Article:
[conspire] output from gparted doesn't explain missing GiBs
rick at linuxmafia.com
Thu Apr 1 18:24:14 PDT 2010
Quoting Darlene Wallach (freepalestin at dslextreme.com):
> I profusely apologize for taking the thread offlist, it was *not* on
> purpose. I wasn't paying attention when I replied.
Not a problem, really. I just wanted to explain that I was quoting from
> I did try GNU parted and could not figure out how to get it to operate
> on /dev/sdb.
I'm _guessing_ that the partition-table management features functions
will work, just not the mkfs-related ones. (Again, I haven't used any
of this software.) In other words, do mkpart instead of mkpartfs.
I could certainly be wrong. All the GNU parted manual says is this,
which is a bit ambiguous:
Currently ext3 filesystem functionality does not work. To manage ext3
type filesystems use tools like resize2fs or mke2fs. Note that the
currently supported ext2 filesystem will be deprecated once ext3 support
is finalized. Further note that ext3 support will have limited
functionality that is yet to be defined. Use tools like resize2fs (8)
and mke2fs (8) to manage these types of filesystems.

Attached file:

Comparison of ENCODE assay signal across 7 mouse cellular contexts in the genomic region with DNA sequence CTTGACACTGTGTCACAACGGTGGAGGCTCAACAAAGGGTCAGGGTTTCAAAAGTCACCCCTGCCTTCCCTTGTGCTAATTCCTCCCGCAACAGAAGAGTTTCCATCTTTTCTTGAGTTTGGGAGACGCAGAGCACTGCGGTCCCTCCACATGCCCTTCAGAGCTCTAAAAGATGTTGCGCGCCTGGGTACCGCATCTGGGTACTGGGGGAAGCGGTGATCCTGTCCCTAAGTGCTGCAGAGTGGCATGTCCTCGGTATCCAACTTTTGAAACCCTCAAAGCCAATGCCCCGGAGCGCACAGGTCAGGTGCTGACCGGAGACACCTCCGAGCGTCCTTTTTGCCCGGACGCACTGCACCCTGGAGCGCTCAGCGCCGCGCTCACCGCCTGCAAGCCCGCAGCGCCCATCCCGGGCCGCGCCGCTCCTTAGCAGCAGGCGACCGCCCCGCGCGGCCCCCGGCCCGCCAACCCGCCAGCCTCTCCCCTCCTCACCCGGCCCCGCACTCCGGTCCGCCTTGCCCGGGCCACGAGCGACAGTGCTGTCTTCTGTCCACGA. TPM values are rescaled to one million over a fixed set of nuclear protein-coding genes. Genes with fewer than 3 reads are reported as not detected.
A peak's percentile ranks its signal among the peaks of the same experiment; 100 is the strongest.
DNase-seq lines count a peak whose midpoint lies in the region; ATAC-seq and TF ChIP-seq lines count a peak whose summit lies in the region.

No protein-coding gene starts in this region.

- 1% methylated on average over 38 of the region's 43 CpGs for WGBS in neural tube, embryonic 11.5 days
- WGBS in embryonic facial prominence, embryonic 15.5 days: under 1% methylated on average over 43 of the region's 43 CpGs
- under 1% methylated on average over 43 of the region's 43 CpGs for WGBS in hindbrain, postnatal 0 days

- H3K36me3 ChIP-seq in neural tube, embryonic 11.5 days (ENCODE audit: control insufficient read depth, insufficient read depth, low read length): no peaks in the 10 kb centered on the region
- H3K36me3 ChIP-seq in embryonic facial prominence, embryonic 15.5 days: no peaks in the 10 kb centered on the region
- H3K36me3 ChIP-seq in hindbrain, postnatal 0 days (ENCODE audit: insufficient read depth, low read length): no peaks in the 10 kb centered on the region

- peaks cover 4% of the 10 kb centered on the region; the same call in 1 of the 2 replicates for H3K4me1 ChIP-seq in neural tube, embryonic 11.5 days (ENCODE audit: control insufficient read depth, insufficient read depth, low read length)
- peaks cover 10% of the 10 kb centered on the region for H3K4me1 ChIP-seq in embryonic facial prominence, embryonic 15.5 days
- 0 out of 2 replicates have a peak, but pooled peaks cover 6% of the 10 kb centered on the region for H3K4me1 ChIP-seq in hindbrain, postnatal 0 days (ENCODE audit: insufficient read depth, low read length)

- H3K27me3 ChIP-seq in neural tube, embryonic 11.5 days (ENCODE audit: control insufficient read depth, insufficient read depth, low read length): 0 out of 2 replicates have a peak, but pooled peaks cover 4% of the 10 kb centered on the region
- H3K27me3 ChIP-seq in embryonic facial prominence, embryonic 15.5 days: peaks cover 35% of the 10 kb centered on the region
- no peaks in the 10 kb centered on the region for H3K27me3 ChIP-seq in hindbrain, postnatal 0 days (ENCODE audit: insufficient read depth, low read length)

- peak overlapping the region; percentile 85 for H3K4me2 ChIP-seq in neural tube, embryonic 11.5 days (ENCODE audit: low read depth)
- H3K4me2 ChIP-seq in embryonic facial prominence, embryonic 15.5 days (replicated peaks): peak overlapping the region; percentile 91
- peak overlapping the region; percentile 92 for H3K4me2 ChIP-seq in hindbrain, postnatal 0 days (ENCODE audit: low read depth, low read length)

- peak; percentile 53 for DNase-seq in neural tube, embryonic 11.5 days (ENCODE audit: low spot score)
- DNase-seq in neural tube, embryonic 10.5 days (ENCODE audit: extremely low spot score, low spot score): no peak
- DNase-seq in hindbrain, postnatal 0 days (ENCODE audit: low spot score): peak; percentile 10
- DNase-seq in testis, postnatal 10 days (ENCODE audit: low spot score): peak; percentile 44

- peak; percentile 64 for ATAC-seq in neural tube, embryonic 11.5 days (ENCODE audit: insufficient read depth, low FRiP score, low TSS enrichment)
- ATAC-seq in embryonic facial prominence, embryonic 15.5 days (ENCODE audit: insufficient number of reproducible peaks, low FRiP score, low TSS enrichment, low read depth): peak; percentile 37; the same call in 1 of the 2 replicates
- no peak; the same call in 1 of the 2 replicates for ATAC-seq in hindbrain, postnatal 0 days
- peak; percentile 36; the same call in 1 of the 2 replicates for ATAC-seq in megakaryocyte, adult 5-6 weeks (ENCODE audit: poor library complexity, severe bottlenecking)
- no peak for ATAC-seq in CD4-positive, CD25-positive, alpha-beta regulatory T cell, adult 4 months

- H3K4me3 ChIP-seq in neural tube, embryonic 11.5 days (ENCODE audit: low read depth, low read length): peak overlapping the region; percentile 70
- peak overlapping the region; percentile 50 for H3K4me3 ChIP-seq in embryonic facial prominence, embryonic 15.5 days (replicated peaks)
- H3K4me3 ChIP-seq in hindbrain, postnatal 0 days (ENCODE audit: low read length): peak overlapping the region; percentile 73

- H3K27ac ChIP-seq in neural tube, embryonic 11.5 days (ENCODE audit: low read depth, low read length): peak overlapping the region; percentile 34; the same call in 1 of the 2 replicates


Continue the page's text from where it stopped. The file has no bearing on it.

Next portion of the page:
resize2fs and mke2fs are utilities to manage the _formats_ of ext2/ext3
partitions. That is, they have functionality at the mkfs level.
In fact, on systems where it exists, I believe "mke2fs" tends to be an
additional hard link pointing to mkfs.ext3, i.e., it's the same program.
What you basically need from a _partitioning_ program, by contrast, is
to create and populate the partition table. Here's a partition table
created by good ol' /sbin/fdisk:
# fdisk -l
Disk /dev/sda: 80.0 GB, 80000000000 bytes
255 heads, 63 sectors/track, 9726 cylinders
Units = cylinders of 16065 * 512 = 8225280 bytes
Disk identifier: 0xbb59bb59
Device Boot Start End Blocks Id System
/dev/sda1 * 1 1216 9767488+ 83 Linux
/dev/sda2 1217 1459 1951897+ 82 Linux swap / Solaris
/dev/sda3 1460 8510 56637157+ 83 Linux
/dev/sda4 8511 9726 9767520 5 Extended
/dev/sda5 8511 9726 9767488+ 83 Linux
You desire to (1) create a partition table AKA disk label of some sort
-- either GUID Partition Table or old-style IBM/Microsoft-type -- and
(2) populate that table with entries roughly resembling the type-83 ones
(i.e., ext2/ext3) above.
I keep saying "ext2/ext3" because they're the same partition type: If
it lacks a journal, it's ext2. If it has one, it's ext3. But they're
the same, otherwise.
I _think_ GNU parted will do that. If not, /sbin/fdisk will (subject to
its 4 TB limit), as long as you're happy with an IBM/Microsoft-type
partition table. Ditto cfdisk.
More information about the conspire